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Westlake Legal Group > News Corporation (Page 153)

McDonald’s fan-favorite McRib returning to menus

If sweet isn’t your thing this Halloween season, McDonald’s has got you covered.

MCDONALD’S REGISTER HACKED TO RUN CLASSIC VIDEO GAME ‘DOOM’

The fast food chain has announced the return of its saucy fan-favorite McRib, which will hit menus at 10,000 restaurants nationwide starting Oct. 7.

The boneless pork sandwich, which is made with a tangy barbecue sauce and topped with onions and pickles on a long seeded roll, has earned cult status over the years for its limited-time run.

Westlake Legal Group mcrib McDonald's fan-favorite McRib returning to menus fox-news/food-drink/food/fast-food fox news fnc/food-drink fnc article Alexandra Deabler 6910e1d9-4555-5a1e-bb48-0f267d7be54a

The fast food chain has announced the return of its saucy fan-favorite McRib, which will hit menus at 10K restaurants nationwide starting Oct. 7. (McDonald’s)

CLICK HERE FOR THE ALL-NEW FOXBUSINESS.COM

“We’re always listening to our customers and we know the McRib has some of the most loyal fans,” Chef Chad Schafer, Senior Director of Culinary Innovation & Commercialization at McDonald’s USA said in a statement. “This year we’re excited to give every McRib fan new ways to show their love for the sandwich with our saucy McRib GIFS so they can celebrate the season no matter where they live.”

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The sandwich usually rolls out around the fall, sticking around for about four to six weeks before being whisked off once again. Last year, the iconic sandwich returned to menus in November.

McRib lovers can check the McRib tracker to find participating locations serving the sandwich – and post about their adoration on Instagram, which McDonald’s has loaded up with McRib GIFs to celebrate “SZN greetings” during #McRibSZN.

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Westlake Legal Group mcrib McDonald's fan-favorite McRib returning to menus fox-news/food-drink/food/fast-food fox news fnc/food-drink fnc article Alexandra Deabler 6910e1d9-4555-5a1e-bb48-0f267d7be54a   Westlake Legal Group mcrib McDonald's fan-favorite McRib returning to menus fox-news/food-drink/food/fast-food fox news fnc/food-drink fnc article Alexandra Deabler 6910e1d9-4555-5a1e-bb48-0f267d7be54a

Real Estate, and Personal Injury Lawyers. Contact us at: https://westlakelegal.com 

Blistering heat and little rain is causing a ‘flash drought’ in the South

CLOSEWestlake Legal Group icon_close Blistering heat and little rain is causing a 'flash drought' in the South

NASA’s ECOSTRESS instrument will measure the temperature of plants from space to study how drought conditions affect plant health. Buzz60

The South has endured a double whammy of blistering heat and a lack of significant rainfall over the past few weeks, triggering what climate experts are calling a “flash drought.”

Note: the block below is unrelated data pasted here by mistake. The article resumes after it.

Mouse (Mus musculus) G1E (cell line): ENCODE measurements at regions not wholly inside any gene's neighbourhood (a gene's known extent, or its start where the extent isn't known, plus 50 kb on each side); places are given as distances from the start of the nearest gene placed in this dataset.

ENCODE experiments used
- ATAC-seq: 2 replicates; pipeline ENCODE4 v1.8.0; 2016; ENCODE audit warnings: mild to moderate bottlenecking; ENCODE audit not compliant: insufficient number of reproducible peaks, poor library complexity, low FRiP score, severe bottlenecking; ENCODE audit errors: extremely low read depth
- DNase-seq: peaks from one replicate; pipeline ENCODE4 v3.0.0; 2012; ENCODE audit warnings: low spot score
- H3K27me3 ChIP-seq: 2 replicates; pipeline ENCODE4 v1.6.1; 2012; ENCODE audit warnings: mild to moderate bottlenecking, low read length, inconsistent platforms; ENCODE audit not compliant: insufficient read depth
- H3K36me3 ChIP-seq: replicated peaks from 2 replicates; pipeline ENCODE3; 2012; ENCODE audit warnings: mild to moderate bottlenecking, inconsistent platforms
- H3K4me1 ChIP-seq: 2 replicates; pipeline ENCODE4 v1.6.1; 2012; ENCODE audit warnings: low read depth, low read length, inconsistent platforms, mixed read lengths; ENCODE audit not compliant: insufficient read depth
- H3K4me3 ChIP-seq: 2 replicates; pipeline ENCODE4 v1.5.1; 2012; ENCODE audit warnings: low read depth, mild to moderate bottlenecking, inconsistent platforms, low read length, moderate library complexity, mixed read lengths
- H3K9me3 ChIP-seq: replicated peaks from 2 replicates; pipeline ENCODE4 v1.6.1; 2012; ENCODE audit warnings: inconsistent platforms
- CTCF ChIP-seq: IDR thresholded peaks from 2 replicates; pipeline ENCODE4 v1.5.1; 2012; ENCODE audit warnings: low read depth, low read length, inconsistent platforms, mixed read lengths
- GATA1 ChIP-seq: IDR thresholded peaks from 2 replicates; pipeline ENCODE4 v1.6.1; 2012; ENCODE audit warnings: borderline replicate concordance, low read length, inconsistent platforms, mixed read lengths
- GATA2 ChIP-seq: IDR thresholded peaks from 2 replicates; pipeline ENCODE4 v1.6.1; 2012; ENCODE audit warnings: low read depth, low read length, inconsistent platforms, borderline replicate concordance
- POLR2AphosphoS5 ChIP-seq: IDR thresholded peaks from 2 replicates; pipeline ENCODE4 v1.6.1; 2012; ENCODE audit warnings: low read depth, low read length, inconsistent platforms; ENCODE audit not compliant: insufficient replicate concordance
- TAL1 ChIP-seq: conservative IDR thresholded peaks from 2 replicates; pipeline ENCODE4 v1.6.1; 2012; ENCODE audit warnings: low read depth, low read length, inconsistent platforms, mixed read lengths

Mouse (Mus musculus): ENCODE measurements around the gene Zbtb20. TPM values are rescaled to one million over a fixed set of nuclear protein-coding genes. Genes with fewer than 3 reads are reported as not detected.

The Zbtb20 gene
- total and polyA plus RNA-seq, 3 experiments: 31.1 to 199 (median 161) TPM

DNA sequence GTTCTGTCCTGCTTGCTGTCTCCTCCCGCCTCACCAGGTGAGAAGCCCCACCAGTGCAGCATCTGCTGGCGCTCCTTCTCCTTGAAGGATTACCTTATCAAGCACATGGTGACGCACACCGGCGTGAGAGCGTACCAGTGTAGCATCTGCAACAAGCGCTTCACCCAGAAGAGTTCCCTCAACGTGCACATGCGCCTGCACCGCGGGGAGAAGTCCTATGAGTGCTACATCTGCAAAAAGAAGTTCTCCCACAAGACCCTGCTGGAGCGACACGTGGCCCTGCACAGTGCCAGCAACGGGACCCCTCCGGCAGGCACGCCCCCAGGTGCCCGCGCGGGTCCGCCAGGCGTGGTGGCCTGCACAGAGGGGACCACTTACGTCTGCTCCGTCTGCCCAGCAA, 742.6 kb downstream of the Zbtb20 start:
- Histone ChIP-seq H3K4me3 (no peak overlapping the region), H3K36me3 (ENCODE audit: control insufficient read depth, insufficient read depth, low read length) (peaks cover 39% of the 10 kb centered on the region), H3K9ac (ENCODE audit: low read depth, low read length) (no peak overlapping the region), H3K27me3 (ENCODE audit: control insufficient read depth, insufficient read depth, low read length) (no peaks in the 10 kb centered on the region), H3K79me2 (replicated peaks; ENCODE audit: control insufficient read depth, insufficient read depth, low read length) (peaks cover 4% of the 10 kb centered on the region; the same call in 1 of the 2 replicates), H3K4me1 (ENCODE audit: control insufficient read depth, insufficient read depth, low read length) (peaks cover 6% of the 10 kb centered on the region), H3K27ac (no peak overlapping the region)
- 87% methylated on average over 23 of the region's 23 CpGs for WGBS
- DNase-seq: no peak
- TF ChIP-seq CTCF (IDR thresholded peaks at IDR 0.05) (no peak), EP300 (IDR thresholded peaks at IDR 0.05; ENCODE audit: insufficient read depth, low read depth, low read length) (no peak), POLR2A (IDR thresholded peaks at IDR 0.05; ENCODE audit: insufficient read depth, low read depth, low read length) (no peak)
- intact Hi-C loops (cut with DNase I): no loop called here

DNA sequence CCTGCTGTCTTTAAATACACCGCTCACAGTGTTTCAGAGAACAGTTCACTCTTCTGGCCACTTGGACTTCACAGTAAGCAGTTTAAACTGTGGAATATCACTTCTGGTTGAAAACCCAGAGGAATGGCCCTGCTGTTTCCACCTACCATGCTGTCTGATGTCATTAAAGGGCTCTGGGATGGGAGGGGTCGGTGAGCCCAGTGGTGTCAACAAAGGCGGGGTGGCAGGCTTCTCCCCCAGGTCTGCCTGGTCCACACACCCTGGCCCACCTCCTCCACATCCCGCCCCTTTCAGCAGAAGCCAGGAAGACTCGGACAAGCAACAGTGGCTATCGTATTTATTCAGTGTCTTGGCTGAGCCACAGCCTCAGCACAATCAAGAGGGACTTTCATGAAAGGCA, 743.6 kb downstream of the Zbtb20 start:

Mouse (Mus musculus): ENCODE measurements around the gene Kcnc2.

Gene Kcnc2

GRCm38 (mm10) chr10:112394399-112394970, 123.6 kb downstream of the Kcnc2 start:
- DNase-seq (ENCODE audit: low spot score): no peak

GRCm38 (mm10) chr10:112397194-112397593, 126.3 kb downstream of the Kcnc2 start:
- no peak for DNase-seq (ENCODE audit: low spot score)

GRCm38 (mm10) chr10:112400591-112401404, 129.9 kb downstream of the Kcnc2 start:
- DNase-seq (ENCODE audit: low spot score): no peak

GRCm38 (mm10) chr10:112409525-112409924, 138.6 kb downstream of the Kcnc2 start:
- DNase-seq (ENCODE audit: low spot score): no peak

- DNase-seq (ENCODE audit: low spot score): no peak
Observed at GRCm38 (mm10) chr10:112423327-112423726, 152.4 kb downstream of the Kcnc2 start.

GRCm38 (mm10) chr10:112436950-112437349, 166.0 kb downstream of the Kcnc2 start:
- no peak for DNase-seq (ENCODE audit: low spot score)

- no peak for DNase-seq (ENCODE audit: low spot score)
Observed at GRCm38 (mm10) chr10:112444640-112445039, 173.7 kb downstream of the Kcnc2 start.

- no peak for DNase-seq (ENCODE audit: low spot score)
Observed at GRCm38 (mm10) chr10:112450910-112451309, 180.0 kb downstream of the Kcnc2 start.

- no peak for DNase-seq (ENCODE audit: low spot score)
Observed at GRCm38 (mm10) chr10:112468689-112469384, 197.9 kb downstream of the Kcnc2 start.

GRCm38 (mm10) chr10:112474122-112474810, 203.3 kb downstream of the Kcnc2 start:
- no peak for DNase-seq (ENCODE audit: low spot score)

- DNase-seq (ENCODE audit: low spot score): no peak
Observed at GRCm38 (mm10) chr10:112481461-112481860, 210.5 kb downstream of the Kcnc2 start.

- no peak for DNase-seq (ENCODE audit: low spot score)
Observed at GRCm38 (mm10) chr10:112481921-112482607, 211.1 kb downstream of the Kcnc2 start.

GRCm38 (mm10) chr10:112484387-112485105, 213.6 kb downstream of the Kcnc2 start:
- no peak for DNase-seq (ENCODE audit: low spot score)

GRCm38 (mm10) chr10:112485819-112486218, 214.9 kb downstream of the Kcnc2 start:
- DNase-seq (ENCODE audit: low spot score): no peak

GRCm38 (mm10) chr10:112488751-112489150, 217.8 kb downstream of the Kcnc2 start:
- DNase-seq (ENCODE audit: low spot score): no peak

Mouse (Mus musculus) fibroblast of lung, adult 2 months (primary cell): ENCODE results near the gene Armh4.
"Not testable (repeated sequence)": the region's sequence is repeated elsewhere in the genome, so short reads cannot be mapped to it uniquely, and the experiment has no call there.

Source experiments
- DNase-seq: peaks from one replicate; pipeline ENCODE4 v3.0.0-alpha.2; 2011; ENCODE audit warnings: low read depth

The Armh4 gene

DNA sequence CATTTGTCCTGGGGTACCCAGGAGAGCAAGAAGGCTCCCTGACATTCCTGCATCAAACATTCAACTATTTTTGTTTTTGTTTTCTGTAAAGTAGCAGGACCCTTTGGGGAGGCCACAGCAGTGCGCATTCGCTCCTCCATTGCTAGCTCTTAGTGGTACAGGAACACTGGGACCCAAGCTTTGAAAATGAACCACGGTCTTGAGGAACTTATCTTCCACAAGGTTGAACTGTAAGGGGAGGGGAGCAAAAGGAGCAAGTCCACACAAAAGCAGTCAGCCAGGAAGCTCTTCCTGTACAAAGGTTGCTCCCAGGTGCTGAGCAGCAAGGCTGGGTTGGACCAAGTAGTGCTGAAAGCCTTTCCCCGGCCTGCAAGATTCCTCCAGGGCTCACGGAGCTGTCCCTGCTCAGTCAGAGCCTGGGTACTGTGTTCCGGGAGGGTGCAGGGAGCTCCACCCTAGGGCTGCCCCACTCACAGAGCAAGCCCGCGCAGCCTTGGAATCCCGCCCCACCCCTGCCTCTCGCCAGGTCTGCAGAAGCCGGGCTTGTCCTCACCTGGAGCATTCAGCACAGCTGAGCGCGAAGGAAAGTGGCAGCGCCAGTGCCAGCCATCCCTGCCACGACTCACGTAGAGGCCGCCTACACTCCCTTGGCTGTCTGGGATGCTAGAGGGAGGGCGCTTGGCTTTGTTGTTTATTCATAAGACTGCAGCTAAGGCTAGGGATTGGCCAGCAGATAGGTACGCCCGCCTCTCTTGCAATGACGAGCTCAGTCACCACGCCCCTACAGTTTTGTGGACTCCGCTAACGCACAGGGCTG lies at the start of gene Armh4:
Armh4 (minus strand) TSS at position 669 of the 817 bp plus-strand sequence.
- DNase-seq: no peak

The drought, which is affecting 45 million people in 14 states, is cracking farm soil, drying up ponds and raising the risk of wildfires.

“Typically we look at drought as being a slow onset, slow-developing type phenomenon compared to other disasters that rapidly happen, so this flash drought term came about,” said Brian Fuchs, a climatologist at the National Drought Mitigation Center. “The idea is that it’s more of a rapidly developing drought situation compared to what we typically see.”

The relentless summer heat is forecast to finally come to an end over the next couple of days in many areas of the Deep South, the culmination of a brutal stretch of temperatures more typical of mid-July than early October. 

Fall foliage: Unusual warmth and dryness have delayed fall foliage across the country

Scores of records have been set this week with high temperatures soaring into the mid-to upper 90s from Texas to the Carolinas. In fact, from Tuesday through Thursday, 75 locations stretching from the Deep South to the Ohio Valley, eastern Great Lakes and Northeast either tied or set a new all-time October record high, the Weather Channel reported.

This week, most of the Deep South has been hotter than Death Valley, where highs were in the low 90s Wednesday and Thursday, the National Weather Service said.  

“The same stubborn high-pressure ridging that has been predominant over the Southeast U.S. has brought record high temperatures, a drier air mass and lack of rainfall,” David Zierden, state climatologist for Florida, at Florida State University, told the Wall Street Journal. “So it is all tied together.”

The heat has been in place for weeks: The U.S. Drought Monitor, published weekly by a consortium of government agencies, said that “many areas had their warmest and driest September on record, accelerating the drought conditions in the region with dryness going back eight to 10 weeks now with associated high temperatures.”

The rapid growth of this drought and continued dry weather into October are largely due to a stuck weather pattern that includes a stagnant bubble of high pressure over the Southeast and a jet stream that continues to pull moisture from northern Mexico into the Midwest without much intrusion into the Southeast, the Weather Channel said.

As a whole, the Earth sweltered through its hottest September on record, the Copernicus Climate Change Service said Friday.

The flash drought has been putting stress on a wide variety of crops across the South, including cotton in Alabama, peanuts in Georgia and tobacco in Virginia.

In Mississippi, wildfires have been on the rise, Gov. Phil Bryant said this week, as he ordered a statewide burn ban. Outdoor burning is also restricted in parts of several other states including Texas, Alabama, Georgia, Tennessee and West Virginia, according to the drought center.